Wednesday 22 August 2018

How to choose between 2, 5 or 10 year mortgages based on your circumstances

Author: Editorial Team

Mortgage length

While interest rates remained at an all-time low, many borrowers saw little point in fixing their mortgages for a long period of time. A lot of people opted for mortgages with rates that were fixed for just two years, with the view that this short-term commitment gave them more flexibility and the chance to remortgage on even more favourable terms if rates remained the same or fallen lower.

However, with interest rates now slowly creeping up, five, or even ten-year mortgages are beginning to look like much better deals. If you’re currently hunting for your next property, or if you’re thinking about remortgaging your current home, here are a few things to consider before you sign on the dotted line.

Affordability

When it comes to selecting a period for your mortgage, it often comes down to finding a balance between short-term affordability and long term peace of mind. Often, the shorter the fixed-term period of your mortgage is, the better your rate will be. This is because lenders have a better idea of how the market will perform over the next 24 or 36 months and so can be confident they won’t lose too much money on your loan. Yet as ThisIsMoney points out, there are other considerations:

In general, the longer you fix for, the higher your monthly repayments. However, there are many advantages to fixing for longer, such as shielding against an interest rate rise and providing stability of repayments.”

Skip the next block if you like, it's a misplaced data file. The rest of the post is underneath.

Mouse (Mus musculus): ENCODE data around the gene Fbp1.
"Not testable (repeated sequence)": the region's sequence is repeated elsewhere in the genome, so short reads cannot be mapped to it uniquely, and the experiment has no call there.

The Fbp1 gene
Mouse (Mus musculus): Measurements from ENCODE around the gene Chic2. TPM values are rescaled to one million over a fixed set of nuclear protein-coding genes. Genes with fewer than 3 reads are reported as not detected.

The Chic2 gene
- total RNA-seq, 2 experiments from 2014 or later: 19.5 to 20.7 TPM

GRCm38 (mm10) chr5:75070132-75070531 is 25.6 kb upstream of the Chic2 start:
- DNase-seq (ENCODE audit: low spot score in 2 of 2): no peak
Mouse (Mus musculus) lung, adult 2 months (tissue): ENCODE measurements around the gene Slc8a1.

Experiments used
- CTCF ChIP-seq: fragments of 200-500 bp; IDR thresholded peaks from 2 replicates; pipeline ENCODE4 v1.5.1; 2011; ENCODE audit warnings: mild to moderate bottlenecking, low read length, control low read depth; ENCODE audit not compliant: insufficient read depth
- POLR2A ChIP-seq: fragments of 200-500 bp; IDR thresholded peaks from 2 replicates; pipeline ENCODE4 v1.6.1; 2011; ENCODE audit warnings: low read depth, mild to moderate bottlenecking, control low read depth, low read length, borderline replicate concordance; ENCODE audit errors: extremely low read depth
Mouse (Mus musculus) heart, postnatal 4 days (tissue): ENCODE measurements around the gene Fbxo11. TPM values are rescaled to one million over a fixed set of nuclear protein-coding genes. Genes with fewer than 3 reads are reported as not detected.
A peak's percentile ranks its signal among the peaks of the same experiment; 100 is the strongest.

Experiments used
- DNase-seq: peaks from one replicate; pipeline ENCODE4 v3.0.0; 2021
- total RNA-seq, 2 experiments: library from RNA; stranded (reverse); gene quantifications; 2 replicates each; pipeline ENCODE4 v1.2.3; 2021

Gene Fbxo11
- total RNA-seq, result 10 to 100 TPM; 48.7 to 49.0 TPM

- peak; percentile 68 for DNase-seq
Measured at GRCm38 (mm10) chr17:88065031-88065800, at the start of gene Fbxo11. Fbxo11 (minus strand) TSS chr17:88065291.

If you need your mortgage payments to be very affordable for the first few years after you purchase your home, opting for a two or three-year fixed term may be your best option. However, if you want to know exactly how much you’re going to pay every month for longer – and protect yourself against rising interest rates – a five or 10-year term may suit you better.

Flexibility

Although it may be possible to sell your property or change the terms of your loan before your fixed period is up, this can incur fines and extra charges. In general, it’s better to wait until after your fixed period has expired before you sell or make any other major changes to your mortgage’s arrangement. If you’re not sure what your plans are over the coming years, you may want to avoid locking yourself into a 10-year deal. However, if you’re confident you’re going to stay in your property for the next decade, opting for a long fixed rate period could help to give you peace of mind.

With interest rates set to go up in the coming years, the question of how long to fix a mortgage for is something most homeowners are going to have to think about. By putting some serious thought in now, you can ensure you make the right decision when the time comes. Get in touch with our expert advisors today to find out more.

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Written by: Editorial Team